1. What is the working title of your book?
“The Scholar, the Sphinx and the Shades of Nyx” is the finalized title (although the working title for years was “Kidnapped Through the Curtain,” but this sounded too much like a mystery thriller rather than a young adult fantasy adventure). I’m currently working—very slowly—on a sequel currently titled “The Scholar, the Sphinx and the Hunt for Fenrir.” Where the first novel focuses on Greek, Japanese and Native American mythology, the second will have elements of Norse, African and [possibly] Australian Aborigine mythology.
2. Where did the idea come from for the book?
It actually was first a short story I submitted for a contest, but it was so different back then—the basic premise about a young man being abducted by a gypsy caravan, which is led by a mythological creature, remained the same, but the characters themselves transformed over time (the creature changed from a small wyvern to a sphinx) and the plot changed drastically to include the goddess Nyx as well as various world mythologies. The main character, David Sandoval, is inspired heavily by my own David (my husband) and how he was when he was 16 years old—although honestly I don’t think much has changed about him since then. *wink*
3. What genre does your book fall under?
Young Adult Fantasy (yes, I jumped on that bandwagon), with a little historical fiction mixed in as well.
4. Which actors would you choose to play your characters in a movie rendition?
My husband, being an aspiring filmmaker, has had many a talk with me about this...and honestly, I don’t know if I ever liked the thought of celebrities being in the roles. Funny enough, I had definite choices for voice actors who would voice the CGI creature characters, such as Yofune Nushi the Japanese sea dragon (Ken Watanabe from “The Last Samurai” movie). And maybe Tom Hiddleston (Loki from “Thor”) as the bad guy, Nico the Teumessian…if he can pull of being a humanoid fox-creature.
But I know who I would want to direct this…Julie Taymor, no question!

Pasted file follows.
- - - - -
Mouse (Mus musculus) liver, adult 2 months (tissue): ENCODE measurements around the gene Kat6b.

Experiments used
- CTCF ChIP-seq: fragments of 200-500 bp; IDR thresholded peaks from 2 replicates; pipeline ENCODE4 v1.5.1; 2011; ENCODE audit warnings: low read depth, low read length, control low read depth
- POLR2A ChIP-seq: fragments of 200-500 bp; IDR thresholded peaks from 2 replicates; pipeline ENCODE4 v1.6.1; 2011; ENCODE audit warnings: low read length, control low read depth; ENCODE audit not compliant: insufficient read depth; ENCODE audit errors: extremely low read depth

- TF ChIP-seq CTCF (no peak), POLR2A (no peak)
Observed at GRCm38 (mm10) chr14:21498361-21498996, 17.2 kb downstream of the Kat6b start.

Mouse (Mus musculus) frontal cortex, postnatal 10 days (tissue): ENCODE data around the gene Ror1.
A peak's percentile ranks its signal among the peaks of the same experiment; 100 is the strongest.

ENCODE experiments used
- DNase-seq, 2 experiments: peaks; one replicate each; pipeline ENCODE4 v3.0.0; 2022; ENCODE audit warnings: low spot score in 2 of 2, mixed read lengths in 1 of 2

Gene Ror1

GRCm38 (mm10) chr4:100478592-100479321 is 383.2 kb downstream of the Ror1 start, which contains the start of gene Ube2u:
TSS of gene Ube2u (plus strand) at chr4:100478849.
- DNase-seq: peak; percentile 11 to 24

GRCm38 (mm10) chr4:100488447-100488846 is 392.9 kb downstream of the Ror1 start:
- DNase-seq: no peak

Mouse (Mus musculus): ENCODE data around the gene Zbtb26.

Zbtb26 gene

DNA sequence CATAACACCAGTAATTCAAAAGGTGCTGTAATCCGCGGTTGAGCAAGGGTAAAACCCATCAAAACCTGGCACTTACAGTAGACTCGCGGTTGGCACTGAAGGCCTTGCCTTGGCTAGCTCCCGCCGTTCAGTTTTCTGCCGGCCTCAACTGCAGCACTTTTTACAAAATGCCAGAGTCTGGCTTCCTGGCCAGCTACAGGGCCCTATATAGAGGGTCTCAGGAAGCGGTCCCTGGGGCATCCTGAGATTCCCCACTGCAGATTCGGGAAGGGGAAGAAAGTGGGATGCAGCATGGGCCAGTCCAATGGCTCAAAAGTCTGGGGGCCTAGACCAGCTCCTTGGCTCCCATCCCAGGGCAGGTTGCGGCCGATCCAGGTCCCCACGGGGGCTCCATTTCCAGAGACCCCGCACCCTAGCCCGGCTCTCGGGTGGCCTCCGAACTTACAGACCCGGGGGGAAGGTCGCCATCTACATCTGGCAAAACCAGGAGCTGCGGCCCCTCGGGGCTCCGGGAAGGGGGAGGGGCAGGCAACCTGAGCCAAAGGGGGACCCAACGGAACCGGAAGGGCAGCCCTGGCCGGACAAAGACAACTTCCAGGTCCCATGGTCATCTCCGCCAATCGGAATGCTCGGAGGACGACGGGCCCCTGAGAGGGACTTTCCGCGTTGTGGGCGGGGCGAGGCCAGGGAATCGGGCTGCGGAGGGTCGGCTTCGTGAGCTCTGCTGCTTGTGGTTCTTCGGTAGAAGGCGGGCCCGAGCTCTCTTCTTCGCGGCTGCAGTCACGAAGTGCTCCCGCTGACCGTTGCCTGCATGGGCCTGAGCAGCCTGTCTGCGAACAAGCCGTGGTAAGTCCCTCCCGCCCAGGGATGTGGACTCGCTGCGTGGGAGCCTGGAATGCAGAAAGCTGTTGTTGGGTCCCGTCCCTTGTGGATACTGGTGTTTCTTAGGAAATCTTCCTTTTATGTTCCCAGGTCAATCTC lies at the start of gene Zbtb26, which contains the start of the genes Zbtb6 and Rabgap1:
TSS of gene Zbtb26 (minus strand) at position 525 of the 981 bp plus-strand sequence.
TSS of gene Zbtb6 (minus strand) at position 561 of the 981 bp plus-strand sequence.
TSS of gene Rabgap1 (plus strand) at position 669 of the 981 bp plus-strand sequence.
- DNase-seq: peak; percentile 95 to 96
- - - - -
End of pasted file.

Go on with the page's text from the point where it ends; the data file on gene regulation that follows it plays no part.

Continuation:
5. What is the one-sentence synopsis of your book?
In 1852, a young Spanish boy crosses paths with a gypsy caravan headed by a living Grecian Sphinx, and he is taken through the Curtain into the realm of myth and folklore to help stop the night goddess Nyx from using her Shades to destroy the denizens of the unseen world, including the Sphinx herself.
6. If you plan to publish, will your book be self-published or published traditionally?
The first book (and hopefully its sequel) will be published by Knox Robinson Publishing , a small traditional publishing house in London, to be released in May 2013.
7. How long did it take you to write the first draft of your manuscript?
A little under a year, I believe—about 9 or 10 months? And I wasn’t working on it every day.
8. What other books would you compare this story to within your genre?
I believe I started writing it when “Percy Jackson and the Olympians” was new and a bit hit. Thus why this book is also mythology-oriented.
9. Who or What inspired you to write this book?
As I mentioned before, my husband David was a main source of inspiration for the main character. Where the rest came from, it’s hard to pinpoint it. I’ve just always been drawn to folklore and myths. Oh, and I was sick and tired of vampires in everything (still am!) so I purposefully chose a mythological being that doesn’t show up in too many novels.
10. What else about your book might pique the reader’s interest?
A shape-shifting badger…an otherworldly inn full of self-eating zombies…a dragon battle…our hero gets caught in a buffalo stampede…confrontation with a primordial goddess…
Any of that sound interesting?